efore the May General Election, David Cameron and his Conservative Party developed the 'Big Society' approach which has subsequently been adopted by the Coalition Government. It was no secret that many Conservatives found the idea either incomprehensible, or of little interest during doorstep campaigning. However, 'Big Society' has been enthusiastically adopted by the Coalition. So what are we to make of it?
It's easy to see it as a threat, Andy Gregg's piece in the last Chartist highlighted many of the dangers behind it. Are there opportunities buried beneath its vague aspirations? It's a slippery concept which can mean many things to many people. The Coalition itself, in its paper 'Building Big Society' says that: 'We want to give citizens, communities and local government the power and information they need to come together, solve the problems they face and build the Britain they want.' Hard to disagree with any of that. It could easily fit in with the libertarian tradition within British socialism, represented by bodies like the Co-operative Movement.
Indeed, the Coalition statement goes on to say that 'we will support the creation and expansion of mutual, co-operatives, charities and social enterprises, and support these groups to have much greater involvement in the running of public services.' But support for co-operatives is qualified. The main thrust of the Conservatives' policy is to encourage employees in public services, be they state or local authority run, to form co-operatives 'to take over the services they deliver'. The idea that employees might be inclined to take over – or win a share in – private companies which they work for does not feature in either Conservative or Coalition policies.
The Labour movement needs to guard against a knee-jerk reaction which dismisses 'Big Society' as a political con. Yes, it's a legitimate response to say that all this talk of 'empowering' communities rings hollow when existing voluntary and community organisations are facing drastic cuts, or even complete withdrawal of funding, as local authorities are forced to cut funding as a result of Coalition policies. My own local volunteer centre in Huddersfield is facing complete closure because the Labour-run Council has to make massive cuts in its budget.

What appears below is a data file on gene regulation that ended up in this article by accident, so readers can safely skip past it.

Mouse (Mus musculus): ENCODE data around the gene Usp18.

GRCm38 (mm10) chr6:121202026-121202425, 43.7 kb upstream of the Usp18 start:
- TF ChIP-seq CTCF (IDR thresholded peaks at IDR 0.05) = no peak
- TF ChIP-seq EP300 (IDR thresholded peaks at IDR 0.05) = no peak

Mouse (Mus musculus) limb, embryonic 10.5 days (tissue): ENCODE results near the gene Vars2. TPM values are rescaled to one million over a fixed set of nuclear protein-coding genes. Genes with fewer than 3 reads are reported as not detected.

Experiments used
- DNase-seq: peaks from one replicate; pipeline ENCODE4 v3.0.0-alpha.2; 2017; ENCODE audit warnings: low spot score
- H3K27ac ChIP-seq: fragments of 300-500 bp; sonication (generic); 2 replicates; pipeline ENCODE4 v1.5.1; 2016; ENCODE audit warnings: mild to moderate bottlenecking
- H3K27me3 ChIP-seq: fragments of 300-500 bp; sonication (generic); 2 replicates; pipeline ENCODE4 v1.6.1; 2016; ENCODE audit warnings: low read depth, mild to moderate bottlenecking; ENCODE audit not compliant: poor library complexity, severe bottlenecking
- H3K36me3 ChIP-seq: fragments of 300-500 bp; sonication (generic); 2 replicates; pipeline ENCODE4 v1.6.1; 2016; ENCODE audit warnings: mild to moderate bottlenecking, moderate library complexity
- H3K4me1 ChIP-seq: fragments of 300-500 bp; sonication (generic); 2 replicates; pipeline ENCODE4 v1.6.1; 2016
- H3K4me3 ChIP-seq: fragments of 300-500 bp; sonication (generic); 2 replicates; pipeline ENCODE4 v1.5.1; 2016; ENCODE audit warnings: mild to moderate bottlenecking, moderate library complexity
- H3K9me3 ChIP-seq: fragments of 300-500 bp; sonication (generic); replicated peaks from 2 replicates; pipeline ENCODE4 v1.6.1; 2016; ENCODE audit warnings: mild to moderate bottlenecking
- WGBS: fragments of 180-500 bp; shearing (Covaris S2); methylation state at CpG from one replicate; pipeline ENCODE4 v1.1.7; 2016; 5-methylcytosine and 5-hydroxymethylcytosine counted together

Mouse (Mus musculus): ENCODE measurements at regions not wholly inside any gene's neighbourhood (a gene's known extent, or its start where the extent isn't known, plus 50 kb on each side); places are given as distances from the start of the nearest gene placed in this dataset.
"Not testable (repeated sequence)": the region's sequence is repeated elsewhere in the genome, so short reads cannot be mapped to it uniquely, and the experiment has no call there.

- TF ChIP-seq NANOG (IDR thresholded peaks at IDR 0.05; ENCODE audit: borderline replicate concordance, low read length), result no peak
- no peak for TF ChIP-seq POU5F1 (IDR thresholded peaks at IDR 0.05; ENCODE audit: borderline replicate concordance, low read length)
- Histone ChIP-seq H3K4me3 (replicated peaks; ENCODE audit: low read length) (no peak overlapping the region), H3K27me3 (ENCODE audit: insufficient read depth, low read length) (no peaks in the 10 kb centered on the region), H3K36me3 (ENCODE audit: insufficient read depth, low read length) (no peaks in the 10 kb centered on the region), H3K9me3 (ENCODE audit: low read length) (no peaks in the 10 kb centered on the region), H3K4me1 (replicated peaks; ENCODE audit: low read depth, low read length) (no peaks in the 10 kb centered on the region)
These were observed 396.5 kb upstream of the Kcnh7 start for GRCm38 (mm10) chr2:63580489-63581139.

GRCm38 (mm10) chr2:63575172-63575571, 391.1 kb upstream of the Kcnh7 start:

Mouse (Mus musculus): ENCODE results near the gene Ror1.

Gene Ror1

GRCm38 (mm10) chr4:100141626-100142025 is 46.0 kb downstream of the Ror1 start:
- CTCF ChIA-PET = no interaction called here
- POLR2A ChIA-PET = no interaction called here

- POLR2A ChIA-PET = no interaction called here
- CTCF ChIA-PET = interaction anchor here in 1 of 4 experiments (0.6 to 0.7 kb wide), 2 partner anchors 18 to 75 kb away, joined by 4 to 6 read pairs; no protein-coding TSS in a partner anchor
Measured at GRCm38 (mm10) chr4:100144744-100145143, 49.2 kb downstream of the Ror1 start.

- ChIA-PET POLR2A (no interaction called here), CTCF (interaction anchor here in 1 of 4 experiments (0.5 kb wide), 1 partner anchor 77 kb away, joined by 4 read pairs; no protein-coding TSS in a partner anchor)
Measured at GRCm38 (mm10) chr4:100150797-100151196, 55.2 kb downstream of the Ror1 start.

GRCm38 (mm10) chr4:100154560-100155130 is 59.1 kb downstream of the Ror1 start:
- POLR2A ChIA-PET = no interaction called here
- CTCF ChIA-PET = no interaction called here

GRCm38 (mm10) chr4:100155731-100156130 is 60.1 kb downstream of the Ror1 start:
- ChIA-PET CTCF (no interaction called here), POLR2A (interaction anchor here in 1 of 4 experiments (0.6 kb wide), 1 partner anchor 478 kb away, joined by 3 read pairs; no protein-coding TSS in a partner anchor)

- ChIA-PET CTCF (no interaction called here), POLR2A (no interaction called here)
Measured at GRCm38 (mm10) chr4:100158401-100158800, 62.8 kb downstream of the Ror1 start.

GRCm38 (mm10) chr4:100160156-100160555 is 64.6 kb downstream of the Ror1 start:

So do we leave it at that? I don't think we should. The last Labour Government could have done so much more to promote community action and co-operative solutions but was too fixated on supporting big business. The 2010 Labour Manifesto, drafted largely by Ed Miliband, contained some welcome support for co-operatives and mutualisation which lay the foundations for a more worked-out Labour approach to social enterprise and co-operatives.
Grassroots, bottom-up solutions should be natural territory for the Centre-Left. Labour and the unions should not surrender any of that ground to the Coalition but rather present an alternative vision which celebrates our co-operative, decentralist traditions whilst affirming that 'the state' still has major responsibilities in both economic policy and in supporting people and communities who are socially disadvantaged.
There are already lots of good examples of 'mutualism' in action within the transport sector. Community Transport (CT) has been around for decades, based originally on volunteer-run minibus schemes for elderly and disabled people. The CT sector has matured and grown enormously, and some larger operations have been able to successfully bid for a range of local authority tenders – including scheduled bus passenger services. The big risk they face is the loss of Local Authority funding as a result of Coalition cuts.